Aerobic Exercise Benefits Brain Function As Well As Body
November 12, 2013

Aerobic Exercise Benefits Brain As Well As Body

Lee Rannals for – Your Universe Online

According to a study published in the journal Frontiers in Aging Neuroscience, physical exercise programs could help aging adults improve their memory.

Researchers from the Center for BrainHealth at The University of Texas at Dallas used a new brain imaging technique to determine aerobic exercise helps improve memory and brain function. The finding is significant for those adults 50 and older who want to stay mentally sharp.

"Science has shown that aging decreases mental efficiency and memory decline is the number one cognitive complaint of older adults," Sandra Bond Chapman, PhD, founder and chief director of the Center for BrainHealth, said in a press release. "This research shows the tremendous benefit of aerobic exercise on a person's memory and demonstrates that aerobic exercise can reduce both the biological and cognitive consequences of aging."

The study involved adults between the ages 57 and 75 who were randomized into a physical training group or put on a wait-list control group. The physical training group participated in supervised aerobic exercise on a stationary bike or treadmill for an hour, three times a week for 12 weeks. During the study, participants’ cognition, resting cerebral blood flow, and cardiovascular fitness were assessed at three different points.

"By measuring brain blood flow non-invasively using arterial spin labeling (ASL) MRI, we can now begin to detect brain changes much earlier than before," Sina Aslan, PhD, founder and president of Advance MRI and collaborator on the study, said in a press release. "One key region where we saw increase in brain blood flow was the anterior cingulate, indicating higher neuronal activity and metabolic rate. The anterior cingulate has been linked to superior cognition in late life."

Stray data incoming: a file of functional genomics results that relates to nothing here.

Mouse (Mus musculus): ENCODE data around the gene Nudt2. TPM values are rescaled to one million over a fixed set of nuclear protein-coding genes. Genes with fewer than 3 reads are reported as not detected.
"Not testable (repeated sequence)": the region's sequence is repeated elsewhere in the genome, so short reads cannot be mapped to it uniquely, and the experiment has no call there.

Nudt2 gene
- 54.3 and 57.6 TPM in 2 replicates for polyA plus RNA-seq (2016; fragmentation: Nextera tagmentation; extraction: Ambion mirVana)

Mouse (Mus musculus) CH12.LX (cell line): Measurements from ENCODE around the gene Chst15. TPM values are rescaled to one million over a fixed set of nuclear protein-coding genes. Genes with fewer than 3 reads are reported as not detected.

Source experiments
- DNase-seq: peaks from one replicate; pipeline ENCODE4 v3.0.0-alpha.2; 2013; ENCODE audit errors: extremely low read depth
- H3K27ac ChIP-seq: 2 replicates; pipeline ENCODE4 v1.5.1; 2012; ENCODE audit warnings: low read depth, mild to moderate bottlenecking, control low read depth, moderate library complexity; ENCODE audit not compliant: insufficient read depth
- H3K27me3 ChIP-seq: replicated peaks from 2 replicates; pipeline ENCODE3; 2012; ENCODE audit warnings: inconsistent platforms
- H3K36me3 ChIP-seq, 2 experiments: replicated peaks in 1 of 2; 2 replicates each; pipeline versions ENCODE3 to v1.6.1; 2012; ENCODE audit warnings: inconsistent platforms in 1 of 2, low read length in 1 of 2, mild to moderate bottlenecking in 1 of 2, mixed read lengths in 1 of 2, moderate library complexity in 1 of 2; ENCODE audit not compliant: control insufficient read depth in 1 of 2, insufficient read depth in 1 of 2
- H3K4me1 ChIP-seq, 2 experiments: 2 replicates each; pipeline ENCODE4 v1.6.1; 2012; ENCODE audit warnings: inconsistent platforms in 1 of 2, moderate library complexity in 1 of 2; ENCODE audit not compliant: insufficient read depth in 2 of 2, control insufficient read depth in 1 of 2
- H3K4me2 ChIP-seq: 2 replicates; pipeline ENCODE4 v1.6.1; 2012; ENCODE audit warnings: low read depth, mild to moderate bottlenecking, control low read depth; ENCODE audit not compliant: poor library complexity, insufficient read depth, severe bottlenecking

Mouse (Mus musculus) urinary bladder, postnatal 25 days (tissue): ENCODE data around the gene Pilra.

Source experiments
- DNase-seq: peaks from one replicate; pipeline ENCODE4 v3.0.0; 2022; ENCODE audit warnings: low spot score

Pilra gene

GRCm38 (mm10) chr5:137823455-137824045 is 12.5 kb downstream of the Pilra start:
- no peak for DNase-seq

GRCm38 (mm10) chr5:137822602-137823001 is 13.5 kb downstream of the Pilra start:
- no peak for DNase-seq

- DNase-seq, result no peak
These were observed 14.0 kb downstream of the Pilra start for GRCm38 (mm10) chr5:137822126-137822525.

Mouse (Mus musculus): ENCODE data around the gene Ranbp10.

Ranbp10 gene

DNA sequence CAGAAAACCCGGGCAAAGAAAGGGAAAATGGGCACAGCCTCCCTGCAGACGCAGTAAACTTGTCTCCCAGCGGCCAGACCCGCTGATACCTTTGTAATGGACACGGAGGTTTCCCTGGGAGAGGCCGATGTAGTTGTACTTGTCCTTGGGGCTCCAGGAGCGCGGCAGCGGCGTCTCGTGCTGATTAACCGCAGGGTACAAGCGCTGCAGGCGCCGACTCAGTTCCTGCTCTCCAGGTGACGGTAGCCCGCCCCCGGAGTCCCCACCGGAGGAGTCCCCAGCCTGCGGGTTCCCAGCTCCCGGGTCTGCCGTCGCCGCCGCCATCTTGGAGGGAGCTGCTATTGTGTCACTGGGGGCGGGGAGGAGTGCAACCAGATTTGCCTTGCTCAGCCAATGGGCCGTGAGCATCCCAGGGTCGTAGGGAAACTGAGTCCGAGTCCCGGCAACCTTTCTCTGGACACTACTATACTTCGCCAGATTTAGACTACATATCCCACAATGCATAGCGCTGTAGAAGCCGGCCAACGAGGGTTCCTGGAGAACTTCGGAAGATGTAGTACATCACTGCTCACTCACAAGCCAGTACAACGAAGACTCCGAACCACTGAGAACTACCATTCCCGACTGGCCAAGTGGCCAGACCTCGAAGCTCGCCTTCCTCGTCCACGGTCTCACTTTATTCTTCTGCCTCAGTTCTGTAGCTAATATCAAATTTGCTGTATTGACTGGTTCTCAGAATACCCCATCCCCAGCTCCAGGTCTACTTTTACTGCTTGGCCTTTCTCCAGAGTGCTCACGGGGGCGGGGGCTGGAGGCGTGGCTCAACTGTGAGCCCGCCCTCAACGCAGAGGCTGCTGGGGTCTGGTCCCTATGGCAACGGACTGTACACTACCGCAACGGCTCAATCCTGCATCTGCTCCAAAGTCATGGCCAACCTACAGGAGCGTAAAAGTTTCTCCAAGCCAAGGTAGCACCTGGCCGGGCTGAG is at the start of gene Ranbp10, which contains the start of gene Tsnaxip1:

The team found exercisers who improved their memory performance also showed greater increase in brain blood flow to the hippocampus region, which is an area of the brain affected by Alzheimer’s disease.

Chapman said brain changes were identified earlier than memory improvements, which implies brain blood flow is a promising and sensitive metric of brain health gains across treatment regimens.

"Physical exercise may be one of the most beneficial and cost-effective therapies widely available to everyone to elevate memory performance," says Chapman. "These findings should motivate adults of all ages to start exercising aerobically."

She said that although physical exercise is associated with a selective or regional brain blood flow, the activity did not produce a change in global brain blood flow.

"In another recent study, we have shown that complex mental training increases whole brain blood flow as well as regional brain blood flow across key brain networks," Chapman said in a press release. "The combination of physical and mental exercise may be the best health measures to improve overall cognitive brain health. We have just begun to test the upper boundaries of how we can enhance our brain's performance into late life. To think we can alter and improve the basic structure of the mature brain through aerobic exercise and complex thinking should inspire us to challenge our thinking and get moving at any age."